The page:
Ford Motor Company [NYSE:F] will invest–and gamble–heavily on electrified vehicles in the next two years as it introduces new hybrid and plug-in hybrid versions of its most popular vehicles, including the F-150 pickup, the Mustang sports car, and the Escape and Explorer crossover SUVs.
At the same time, Ford plans to introduce a series of new battery-electric vehicles that it hopes will get its buyers hooked on the electric plug. The first of six battery-electric vehicles due by 2022 will go on sale in 2020.
Executives confirmed a slew of new products coming by 2020 at a press conference in Dearborn, Michigan, on Thursday. Ford executives said the company will introduce four new truck and SUV nameplates and will refresh or replace three-quarters of its truck and SUV lineup by 2020.
Those launches include the new 2019 Ford Ranger and 2020 Ford Bronco, previously confirmed to join Ford’s family.
By 2020, Ford will sell a total of eight crossovers and SUVs. Five of those will be hybrids, one will be battery-electric.
As a result, Ford’s president of global markets Jim Farley said, by 2021, Ford hybrid sales will pass the global leader in hybrids. Toyota has long sold more hybrids under more nameplates than any other manufacturer, mostly behind the power of the Prius name.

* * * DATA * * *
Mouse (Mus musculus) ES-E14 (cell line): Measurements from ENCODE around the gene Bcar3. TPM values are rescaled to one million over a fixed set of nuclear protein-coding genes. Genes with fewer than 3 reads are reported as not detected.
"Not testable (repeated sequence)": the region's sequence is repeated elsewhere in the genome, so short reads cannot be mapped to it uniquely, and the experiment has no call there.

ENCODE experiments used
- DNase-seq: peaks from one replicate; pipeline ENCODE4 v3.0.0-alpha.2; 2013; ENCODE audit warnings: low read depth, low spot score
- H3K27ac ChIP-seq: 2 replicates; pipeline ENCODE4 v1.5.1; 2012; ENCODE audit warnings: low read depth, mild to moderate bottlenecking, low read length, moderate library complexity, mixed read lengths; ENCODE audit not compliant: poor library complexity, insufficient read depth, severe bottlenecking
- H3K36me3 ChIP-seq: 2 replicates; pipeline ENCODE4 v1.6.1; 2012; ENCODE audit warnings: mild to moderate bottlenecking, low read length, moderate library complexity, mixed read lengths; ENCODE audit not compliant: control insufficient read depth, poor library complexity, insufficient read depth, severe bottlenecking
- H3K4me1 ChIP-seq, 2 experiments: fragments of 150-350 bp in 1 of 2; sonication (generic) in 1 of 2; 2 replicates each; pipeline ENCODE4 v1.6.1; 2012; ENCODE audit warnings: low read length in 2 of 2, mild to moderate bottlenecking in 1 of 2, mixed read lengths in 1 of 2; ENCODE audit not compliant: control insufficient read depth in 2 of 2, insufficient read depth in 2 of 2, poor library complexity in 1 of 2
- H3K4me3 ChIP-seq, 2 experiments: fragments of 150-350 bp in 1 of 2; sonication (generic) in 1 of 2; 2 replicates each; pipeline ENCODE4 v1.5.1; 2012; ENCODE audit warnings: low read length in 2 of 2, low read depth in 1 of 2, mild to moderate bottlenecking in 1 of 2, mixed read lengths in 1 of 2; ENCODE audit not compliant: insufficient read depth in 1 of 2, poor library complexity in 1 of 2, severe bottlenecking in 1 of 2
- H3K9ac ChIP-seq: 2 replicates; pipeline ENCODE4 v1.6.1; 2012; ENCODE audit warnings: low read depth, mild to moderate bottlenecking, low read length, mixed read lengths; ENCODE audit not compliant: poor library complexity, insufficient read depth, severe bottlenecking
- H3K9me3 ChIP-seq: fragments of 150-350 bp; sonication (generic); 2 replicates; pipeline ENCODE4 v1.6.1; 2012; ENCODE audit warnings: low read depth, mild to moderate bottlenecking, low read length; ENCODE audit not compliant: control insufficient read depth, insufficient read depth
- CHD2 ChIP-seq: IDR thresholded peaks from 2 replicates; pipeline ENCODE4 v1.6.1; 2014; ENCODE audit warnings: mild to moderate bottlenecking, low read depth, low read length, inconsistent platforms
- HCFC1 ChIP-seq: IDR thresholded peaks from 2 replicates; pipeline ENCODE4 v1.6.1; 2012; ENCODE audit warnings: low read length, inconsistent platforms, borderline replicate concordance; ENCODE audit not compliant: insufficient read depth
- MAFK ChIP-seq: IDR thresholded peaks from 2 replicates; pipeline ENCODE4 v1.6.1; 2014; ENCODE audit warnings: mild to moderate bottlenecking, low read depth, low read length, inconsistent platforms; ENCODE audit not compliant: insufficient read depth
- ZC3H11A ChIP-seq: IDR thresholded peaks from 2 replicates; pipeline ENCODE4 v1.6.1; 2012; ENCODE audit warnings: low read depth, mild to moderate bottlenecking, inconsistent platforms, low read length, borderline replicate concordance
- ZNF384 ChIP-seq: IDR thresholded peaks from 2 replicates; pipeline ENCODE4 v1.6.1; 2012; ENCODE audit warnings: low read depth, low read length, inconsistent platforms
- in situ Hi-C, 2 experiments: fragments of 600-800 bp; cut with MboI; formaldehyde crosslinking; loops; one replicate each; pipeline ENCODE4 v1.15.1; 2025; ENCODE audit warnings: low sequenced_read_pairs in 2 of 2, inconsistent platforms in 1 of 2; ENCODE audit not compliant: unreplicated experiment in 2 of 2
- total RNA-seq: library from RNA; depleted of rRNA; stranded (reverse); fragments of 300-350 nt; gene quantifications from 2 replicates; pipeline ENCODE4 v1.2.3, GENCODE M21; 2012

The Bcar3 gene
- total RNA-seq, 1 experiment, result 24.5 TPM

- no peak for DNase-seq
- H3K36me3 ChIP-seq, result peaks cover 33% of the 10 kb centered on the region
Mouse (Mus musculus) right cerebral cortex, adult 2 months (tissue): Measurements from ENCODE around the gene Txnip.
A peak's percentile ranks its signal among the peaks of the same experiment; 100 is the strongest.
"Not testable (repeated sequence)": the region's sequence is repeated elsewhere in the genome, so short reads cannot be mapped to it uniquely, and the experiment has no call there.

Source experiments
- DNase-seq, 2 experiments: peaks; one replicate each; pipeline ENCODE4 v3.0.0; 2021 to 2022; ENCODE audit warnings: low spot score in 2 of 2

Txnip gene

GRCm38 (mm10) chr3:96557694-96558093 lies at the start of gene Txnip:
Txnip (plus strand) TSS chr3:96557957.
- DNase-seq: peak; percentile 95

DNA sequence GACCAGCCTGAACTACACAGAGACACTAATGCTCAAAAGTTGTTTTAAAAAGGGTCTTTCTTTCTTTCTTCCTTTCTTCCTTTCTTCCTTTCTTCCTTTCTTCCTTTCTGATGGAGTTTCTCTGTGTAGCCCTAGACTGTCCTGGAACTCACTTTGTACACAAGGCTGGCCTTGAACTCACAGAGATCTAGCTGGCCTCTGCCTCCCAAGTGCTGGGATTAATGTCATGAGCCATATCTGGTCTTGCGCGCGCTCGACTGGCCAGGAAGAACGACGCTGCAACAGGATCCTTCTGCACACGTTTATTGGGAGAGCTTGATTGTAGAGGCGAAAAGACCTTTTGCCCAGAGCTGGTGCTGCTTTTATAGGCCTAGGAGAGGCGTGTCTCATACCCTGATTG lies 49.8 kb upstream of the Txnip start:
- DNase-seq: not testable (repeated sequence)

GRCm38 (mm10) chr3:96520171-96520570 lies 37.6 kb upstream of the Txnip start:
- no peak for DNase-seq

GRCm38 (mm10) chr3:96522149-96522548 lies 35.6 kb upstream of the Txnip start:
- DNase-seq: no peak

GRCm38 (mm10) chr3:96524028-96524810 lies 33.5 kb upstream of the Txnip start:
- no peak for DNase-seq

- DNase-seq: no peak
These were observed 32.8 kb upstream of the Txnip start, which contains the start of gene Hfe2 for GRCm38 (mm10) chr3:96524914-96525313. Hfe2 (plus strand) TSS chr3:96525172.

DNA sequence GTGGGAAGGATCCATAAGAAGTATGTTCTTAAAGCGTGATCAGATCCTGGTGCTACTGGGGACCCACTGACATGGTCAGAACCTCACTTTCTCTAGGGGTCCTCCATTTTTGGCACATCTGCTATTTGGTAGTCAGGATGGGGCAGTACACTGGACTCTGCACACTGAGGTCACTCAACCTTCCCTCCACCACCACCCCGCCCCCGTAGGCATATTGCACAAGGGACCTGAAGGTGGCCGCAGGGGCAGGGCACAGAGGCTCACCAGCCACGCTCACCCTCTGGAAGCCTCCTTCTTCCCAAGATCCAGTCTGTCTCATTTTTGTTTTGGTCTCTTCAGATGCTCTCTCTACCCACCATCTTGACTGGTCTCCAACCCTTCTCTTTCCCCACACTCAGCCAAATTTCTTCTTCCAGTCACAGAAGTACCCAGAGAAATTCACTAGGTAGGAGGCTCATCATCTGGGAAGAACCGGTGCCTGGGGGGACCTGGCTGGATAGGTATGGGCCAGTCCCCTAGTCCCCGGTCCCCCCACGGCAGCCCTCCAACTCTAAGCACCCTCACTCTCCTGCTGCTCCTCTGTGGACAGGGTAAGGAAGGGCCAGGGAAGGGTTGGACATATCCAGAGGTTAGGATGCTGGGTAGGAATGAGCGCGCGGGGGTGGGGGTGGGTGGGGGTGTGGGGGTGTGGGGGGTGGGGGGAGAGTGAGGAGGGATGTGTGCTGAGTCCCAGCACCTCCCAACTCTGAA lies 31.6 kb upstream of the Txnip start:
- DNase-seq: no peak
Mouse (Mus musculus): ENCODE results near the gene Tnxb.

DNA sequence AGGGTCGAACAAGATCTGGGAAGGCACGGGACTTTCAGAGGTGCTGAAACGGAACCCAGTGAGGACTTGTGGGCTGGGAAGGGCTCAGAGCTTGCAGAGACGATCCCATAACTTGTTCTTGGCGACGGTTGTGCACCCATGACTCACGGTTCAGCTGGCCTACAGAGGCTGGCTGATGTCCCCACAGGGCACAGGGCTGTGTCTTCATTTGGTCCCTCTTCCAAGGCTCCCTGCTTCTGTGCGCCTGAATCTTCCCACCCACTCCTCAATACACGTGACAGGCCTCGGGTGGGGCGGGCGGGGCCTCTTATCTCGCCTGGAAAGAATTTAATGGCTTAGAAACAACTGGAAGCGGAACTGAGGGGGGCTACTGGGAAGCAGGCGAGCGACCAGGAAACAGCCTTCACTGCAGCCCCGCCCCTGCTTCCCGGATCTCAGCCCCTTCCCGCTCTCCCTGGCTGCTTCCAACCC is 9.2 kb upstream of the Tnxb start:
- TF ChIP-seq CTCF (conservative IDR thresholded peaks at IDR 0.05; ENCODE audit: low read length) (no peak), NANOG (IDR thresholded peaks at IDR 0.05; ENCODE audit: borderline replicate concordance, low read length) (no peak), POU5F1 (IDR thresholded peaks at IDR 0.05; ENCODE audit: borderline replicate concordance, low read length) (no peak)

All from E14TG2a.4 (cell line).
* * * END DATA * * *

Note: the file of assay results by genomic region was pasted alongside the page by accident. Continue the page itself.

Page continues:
Farley, a former Toyota executive before he was hired away by Ford, called hybrids “mostly niche products” that are now posed to break into the mainstream.
Toyota has sold more than 10 million electrified and hybrid vehicles worldwide since it launched its first Prius in the late 1990s. Today's hybrid and plug-in hybrid universe includes vehicles from the stalwart Toyota Prius, to the brand-new Bentley Bentayga Hybrid, to Ford's own C-Max family of Hybrid and Energi plug-in hybrids.
Ford's upcoming small off-road crossover SUV
The incredible shrinking car
As Ford electrifies, it will reduce the number of passenger cars it sells as it harmonizes its global vehicle lineup around five platforms. The front-drive, rear-drive, and commercial-van families will have unibody architectures; a body-on-frame architecture will include vehicles such as the F-150 and Expedition/Navigator SUVs. The final architecture will underpin the range of six new battery-electric vehicles.
Ford said as it introduces new vehicles, its portfolio of cars will shrink to 14 percent of its sales from more than 20 percent today, while trucks and SUVs will account for 86 percent of all vehicles.
Ford includes future battery-electric vehicle sales in with its truck and SUV portfolio, which suggests its future battery-electric vehicles will all be classified as trucks by the NHTSA.
In addition to powertrain technology, Ford says each of these new vehicles will have 4G LTE connectivity available, and will offer over-the-air updates for software and data-driven features.
Ford also will introduce a bundle of safety gear that includes automatic emergency braking, automatic headlights, blind-spot monitors, active lane control along with the mandatory rearview camera. The cluster of technology will be called Co-Pilot360.